Angela Johnson Meszaros, director, California Environmental Rights Alliance: "Cap-and-trade is a charade to continue business as usual…"

    Resistance to cap-and-trade may spread beyond the narrow spectrum of economists and idealistic environmentalists but for now there is an inevitability to a trading system. Governor Schwarzenegger is organizing a group of western states and western Canadian provinces into a regional trading program. Another system is emerging in the northeast. A national program is expected to come before the Senate after the November election. It is sponsored by Republican Senator John Warner (Va) and Independent Senator Joe Lieberman (Conn) and it is endorsed by Presidential candidates/Senators McCain (Az), Clinton (NY) and Obama (Ill).

    Opposition to cap-and-trade in California is so far from lesser-known environmental groups while the more widely recognizable "name" environmentalists (ex: Natural Resources Defense Council, Sierra Club) have not taken a side on the issue.

    The most succinct way to convey the tone and character of the California Environmental Justice Movement’s opposition is to let it speak for itself:

    “…BE IT THEREFORE, RESOLVED, that the California Environmental Justice Movement stands with communities around the world in opposition to carbon trading and offset use and the continued over reliance on fossil fuels; and

    BE IT FURTHER RESOLVED, that the California Environmental Justice Movement will support conservation, regulatory, and other measures to address greenhouse gases only if they directly and significantly reduce emissions, require the shift away from use of fossil fuels and nuclear power, and do not cause or exacerbate the pollution burden of poor communities of color in the United States and developing nations around the world; and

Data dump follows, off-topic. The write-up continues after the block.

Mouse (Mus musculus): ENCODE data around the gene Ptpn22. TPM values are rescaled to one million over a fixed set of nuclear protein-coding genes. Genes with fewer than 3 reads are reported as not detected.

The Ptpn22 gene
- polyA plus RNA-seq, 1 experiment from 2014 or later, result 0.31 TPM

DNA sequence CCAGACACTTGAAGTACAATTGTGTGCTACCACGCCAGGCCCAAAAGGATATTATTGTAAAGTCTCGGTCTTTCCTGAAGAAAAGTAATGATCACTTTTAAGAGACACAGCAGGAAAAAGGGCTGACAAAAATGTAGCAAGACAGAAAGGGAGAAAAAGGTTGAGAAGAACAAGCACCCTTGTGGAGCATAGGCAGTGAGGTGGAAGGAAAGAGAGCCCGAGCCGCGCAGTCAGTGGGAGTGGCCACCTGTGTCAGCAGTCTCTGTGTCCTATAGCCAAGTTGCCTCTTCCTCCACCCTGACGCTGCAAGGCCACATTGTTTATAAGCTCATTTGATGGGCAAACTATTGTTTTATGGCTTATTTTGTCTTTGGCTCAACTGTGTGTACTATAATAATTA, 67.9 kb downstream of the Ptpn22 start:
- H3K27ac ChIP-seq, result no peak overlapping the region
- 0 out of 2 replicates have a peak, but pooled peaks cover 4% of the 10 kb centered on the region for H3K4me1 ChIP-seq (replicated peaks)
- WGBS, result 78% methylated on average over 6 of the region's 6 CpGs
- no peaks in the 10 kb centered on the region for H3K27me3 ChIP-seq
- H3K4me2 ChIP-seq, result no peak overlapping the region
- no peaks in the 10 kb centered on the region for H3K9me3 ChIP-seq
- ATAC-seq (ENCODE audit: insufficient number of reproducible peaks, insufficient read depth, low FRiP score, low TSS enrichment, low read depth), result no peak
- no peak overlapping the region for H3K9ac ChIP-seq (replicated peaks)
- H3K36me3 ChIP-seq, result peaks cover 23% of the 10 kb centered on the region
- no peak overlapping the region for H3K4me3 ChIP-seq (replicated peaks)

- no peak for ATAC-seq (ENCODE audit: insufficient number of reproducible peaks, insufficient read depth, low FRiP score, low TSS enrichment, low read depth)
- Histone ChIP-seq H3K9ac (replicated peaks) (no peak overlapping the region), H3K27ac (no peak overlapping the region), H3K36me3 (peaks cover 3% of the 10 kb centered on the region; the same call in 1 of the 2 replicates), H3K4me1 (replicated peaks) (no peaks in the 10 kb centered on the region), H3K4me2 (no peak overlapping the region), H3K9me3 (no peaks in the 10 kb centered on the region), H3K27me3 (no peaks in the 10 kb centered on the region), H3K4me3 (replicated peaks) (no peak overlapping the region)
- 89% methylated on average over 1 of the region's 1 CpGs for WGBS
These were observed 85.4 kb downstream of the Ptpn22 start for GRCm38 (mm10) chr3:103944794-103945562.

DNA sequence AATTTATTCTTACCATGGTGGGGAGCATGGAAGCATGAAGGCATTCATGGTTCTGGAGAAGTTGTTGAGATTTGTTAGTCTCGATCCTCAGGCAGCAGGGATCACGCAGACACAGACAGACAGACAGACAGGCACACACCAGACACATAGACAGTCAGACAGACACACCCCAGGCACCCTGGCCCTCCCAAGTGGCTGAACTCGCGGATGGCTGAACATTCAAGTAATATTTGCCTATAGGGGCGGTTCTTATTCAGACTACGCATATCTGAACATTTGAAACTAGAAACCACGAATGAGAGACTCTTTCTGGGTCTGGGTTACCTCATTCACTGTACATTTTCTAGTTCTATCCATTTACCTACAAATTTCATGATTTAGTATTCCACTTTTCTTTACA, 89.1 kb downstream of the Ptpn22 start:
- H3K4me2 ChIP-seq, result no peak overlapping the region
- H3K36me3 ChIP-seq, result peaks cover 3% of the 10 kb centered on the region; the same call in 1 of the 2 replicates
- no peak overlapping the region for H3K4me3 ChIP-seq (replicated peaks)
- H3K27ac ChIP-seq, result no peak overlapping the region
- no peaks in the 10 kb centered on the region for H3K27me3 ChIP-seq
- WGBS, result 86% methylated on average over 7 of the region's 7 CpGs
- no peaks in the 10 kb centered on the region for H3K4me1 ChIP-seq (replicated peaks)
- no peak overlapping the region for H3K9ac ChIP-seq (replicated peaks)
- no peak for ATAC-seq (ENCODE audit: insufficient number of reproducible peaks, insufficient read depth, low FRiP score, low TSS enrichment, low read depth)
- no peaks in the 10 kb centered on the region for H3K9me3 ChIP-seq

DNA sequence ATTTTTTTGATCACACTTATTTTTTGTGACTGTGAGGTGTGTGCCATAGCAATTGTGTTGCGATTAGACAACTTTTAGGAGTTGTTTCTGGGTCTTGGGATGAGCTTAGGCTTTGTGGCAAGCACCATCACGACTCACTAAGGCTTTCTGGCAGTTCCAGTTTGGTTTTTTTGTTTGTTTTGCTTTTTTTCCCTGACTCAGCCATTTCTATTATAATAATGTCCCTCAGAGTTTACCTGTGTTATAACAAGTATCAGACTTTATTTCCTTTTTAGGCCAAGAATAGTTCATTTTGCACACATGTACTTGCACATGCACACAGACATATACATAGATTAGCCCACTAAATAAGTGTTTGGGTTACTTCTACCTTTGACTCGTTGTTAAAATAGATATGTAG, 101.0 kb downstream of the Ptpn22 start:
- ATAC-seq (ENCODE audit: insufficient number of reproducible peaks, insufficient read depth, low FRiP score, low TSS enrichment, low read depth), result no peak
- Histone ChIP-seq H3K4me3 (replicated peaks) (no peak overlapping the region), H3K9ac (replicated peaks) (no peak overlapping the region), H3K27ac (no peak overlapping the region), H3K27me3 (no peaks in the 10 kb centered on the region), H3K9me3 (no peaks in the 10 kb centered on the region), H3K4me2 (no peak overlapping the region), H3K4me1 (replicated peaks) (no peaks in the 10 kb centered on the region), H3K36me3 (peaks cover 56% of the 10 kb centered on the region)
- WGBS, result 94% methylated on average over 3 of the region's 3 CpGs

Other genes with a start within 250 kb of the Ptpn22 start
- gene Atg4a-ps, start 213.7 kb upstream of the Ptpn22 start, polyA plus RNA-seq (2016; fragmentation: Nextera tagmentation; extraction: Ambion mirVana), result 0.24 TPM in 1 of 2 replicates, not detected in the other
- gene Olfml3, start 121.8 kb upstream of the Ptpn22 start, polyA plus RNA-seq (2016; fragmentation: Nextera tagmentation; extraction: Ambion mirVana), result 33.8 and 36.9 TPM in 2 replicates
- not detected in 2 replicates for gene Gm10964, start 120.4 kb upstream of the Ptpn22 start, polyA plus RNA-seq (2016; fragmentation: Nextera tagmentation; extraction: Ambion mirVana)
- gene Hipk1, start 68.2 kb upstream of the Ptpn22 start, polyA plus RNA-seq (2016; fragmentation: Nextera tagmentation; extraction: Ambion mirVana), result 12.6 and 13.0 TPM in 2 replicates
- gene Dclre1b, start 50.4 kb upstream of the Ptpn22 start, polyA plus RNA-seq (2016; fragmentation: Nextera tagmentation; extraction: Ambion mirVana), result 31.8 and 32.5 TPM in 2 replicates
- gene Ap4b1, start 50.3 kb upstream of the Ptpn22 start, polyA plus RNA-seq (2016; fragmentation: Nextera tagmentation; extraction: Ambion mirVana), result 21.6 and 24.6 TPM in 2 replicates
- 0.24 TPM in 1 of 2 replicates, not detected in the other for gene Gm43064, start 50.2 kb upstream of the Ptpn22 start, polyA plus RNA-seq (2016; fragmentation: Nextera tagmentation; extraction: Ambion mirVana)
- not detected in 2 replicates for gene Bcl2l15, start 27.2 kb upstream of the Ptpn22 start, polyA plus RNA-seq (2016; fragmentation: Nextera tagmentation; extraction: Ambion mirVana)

BE IT FURTHER RESOLVED, that the California Environmental Justice Movement will oppose efforts by our state government to create a carbon trading and offset program, because such a program will not reduce greenhouse gas emissions at the pace called for by the international scientific community, it will not result in a shift to clean sustainable energy sources, it will support and enrich the state's worst polluters, it will fail to address the existing and future inequitable burden of pollution, it will deprive communities of the ability to protect and enhance their communities…”


    From stated criteria, the Governor and CARB do not intend problems - but does the system create the problems? (click to enlarge)

    Proponents of cap-and-trade insist the key to success is the accurate determination of what portion of emissions credits should be freely alloted to GhG producing business entities and what portion should be auctioned. If too many credits are given free, the price goes down and there is no disincentive to emit. If too many are auctioned, the price is too high and both trade and business activity are impeded. If the auctioned portion of credits is in the right range, businesses will participate and emissions will be reduced.